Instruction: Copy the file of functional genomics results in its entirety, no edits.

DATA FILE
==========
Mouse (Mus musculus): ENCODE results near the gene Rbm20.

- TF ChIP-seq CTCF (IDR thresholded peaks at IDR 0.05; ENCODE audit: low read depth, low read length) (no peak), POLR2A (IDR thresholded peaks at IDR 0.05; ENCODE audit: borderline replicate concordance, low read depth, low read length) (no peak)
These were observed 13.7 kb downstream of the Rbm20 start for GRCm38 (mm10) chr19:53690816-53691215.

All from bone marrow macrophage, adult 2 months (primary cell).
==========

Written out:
Mouse (Mus musculus): ENCODE results near the gene Rbm20.

- TF ChIP-seq CTCF (IDR thresholded peaks at IDR 0.05; ENCODE audit: low read depth, low read length) (no peak), POLR2A (IDR thresholded peaks at IDR 0.05; ENCODE audit: borderline replicate concordance, low read depth, low read length) (no peak)
These were observed 13.7 kb downstream of the Rbm20 start for GRCm38 (mm10) chr19:53690816-53691215.

All from bone marrow macrophage, adult 2 months (primary cell).